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Chinese visitors spur Asia-Pacific tourism

Updated: Nov 9, 2018 China Daily Print


Visitors enjoy the Sangumburi Crater on Jeju Island, South Korea. XINHUA

Growth driver

Chinese tourism to Japan last year rose by 15 percent year-on-year, accounting for 25.6 percent of international arrivals, while overseas visitor spending in the country reached $40 billion, with Chinese contributing about one-third of this, Biswas said.

Chinese tourism has also had a significant impact on the South Korean economy, accounting for 46.8 percent of international visitors in 2016. In Australia, Chinese have become a key growth driver for the tourism sector, with 1.3 million arriving last year and spending $8.2 billion, up by 14 percent year-on-year.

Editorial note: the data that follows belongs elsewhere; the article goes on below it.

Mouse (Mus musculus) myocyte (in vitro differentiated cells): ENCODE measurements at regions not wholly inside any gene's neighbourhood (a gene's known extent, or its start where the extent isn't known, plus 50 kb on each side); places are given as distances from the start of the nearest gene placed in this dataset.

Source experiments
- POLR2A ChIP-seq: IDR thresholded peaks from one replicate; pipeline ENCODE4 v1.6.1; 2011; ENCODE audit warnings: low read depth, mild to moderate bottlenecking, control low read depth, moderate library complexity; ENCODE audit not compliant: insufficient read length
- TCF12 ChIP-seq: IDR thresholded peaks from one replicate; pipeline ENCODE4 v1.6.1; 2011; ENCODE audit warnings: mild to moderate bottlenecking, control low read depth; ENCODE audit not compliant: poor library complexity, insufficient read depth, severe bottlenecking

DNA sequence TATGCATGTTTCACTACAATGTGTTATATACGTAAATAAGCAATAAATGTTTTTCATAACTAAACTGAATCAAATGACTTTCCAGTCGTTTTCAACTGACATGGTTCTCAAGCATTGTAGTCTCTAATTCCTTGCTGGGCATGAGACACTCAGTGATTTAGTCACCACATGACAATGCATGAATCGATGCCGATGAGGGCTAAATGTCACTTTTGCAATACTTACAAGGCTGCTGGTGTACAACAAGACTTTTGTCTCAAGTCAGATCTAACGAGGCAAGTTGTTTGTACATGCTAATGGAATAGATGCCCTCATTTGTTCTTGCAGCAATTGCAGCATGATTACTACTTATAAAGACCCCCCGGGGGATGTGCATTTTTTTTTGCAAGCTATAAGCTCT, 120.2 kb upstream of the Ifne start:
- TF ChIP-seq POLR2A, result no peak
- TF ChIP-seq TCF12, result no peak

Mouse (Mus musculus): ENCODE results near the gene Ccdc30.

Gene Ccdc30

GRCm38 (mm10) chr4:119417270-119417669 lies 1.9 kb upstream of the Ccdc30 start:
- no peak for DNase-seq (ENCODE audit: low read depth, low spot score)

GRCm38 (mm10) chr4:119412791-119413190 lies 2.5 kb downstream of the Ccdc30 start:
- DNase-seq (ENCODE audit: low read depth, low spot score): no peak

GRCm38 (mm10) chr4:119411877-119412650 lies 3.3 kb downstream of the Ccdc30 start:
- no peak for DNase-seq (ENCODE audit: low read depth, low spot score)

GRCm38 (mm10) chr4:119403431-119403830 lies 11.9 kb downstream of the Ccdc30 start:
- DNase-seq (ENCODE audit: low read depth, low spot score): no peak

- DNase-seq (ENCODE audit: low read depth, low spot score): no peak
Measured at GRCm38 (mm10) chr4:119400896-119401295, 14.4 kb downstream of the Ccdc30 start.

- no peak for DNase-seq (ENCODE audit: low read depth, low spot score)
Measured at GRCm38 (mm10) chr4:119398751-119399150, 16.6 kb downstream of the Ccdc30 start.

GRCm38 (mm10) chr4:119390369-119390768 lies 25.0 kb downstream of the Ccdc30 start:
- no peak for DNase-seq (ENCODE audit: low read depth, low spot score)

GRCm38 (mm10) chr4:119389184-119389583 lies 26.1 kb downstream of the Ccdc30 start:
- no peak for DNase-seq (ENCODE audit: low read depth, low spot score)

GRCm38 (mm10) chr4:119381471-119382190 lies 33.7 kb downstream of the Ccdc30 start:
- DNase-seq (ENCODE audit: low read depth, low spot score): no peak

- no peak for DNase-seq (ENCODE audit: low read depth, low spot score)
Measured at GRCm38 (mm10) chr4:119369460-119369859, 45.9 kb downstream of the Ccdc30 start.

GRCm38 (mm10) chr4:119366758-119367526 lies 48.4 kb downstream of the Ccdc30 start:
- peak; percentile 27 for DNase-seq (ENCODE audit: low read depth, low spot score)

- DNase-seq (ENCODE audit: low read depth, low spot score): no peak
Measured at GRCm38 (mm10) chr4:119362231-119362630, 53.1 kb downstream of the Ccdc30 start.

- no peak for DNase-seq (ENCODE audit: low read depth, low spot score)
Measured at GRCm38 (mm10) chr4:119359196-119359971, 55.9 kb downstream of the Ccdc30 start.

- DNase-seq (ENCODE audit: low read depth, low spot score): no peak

"With Chinese annual per capita GDP forecast to continue rising significantly over the next decade, from an estimated $9,700 in 2018 to $22,000 by 2028, the Chinese tourism boom in the Asia-Pacific region looks set to continue over the long term," Biswas said.

The Pacific Asia Travel Association has forecast that Chinese tourists will form 40 percent of the Asia-Pacific market and will remain the key driver of Asian tourism growth in the foreseeable future.

Paul Yong, an analyst with DBS Bank in Singapore, said recently that the number of outbound Chinese tourists rose from 98.2 million in 2013 to 130.5 million last year to become the world's largest outbound market source.

"Yet less than one in 10 Chinese citizens has a passport," he said. "Imagine the sheer potential for growth as passport penetration catches up with Japan (23 percent), the United States (41 percent) and Australia, where 56 percent of the population have passports."

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